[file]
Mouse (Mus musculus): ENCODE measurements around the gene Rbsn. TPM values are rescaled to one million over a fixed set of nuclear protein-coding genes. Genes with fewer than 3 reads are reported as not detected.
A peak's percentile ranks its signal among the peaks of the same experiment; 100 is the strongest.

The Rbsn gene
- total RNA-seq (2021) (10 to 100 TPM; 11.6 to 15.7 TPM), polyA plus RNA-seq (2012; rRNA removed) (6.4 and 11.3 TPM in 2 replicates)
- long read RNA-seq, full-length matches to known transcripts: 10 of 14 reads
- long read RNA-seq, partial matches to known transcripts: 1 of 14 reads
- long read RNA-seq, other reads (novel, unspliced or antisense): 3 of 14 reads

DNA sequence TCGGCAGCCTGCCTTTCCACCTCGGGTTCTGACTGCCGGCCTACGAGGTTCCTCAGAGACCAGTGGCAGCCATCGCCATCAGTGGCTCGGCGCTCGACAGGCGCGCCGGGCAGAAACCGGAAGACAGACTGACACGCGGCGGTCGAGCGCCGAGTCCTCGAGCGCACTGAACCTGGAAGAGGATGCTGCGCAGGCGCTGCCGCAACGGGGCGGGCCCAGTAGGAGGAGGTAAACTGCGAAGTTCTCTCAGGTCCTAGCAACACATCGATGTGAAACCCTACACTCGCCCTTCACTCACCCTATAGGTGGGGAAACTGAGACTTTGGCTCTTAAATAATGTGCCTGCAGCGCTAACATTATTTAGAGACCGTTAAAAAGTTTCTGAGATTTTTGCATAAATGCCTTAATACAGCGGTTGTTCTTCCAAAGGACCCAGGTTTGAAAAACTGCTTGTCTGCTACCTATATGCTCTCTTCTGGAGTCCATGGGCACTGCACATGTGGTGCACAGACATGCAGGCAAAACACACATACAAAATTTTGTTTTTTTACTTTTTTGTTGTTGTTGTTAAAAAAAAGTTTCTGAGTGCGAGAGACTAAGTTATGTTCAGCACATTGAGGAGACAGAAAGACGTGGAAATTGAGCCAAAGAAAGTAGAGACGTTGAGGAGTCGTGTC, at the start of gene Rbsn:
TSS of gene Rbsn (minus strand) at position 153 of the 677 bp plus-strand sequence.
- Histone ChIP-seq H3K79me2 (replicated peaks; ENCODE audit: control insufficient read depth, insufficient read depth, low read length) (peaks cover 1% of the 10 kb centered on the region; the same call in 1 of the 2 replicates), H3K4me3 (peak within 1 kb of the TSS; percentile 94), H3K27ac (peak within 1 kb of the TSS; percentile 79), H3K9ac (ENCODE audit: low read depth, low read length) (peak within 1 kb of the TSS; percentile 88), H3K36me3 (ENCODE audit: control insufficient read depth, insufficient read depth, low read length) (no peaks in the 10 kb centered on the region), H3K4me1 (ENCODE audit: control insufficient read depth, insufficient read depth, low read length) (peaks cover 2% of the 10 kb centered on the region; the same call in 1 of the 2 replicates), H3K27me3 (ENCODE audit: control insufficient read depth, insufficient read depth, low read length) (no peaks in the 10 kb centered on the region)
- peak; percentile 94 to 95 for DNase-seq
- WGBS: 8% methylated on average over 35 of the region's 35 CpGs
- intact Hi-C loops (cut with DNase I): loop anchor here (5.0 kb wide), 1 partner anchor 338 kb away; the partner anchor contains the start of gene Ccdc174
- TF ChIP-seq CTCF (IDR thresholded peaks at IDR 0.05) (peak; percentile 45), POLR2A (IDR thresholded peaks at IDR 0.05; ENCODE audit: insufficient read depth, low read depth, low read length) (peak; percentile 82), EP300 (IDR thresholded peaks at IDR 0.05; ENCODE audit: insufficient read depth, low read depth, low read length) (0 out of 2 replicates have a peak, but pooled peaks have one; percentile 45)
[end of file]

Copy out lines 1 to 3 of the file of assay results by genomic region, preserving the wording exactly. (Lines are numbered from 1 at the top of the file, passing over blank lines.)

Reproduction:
Mouse (Mus musculus): ENCODE measurements around the gene Rbsn. TPM values are rescaled to one million over a fixed set of nuclear protein-coding genes. Genes with fewer than 3 reads are reported as not detected.
A peak's percentile ranks its signal among the peaks of the same experiment; 100 is the strongest.

The Rbsn gene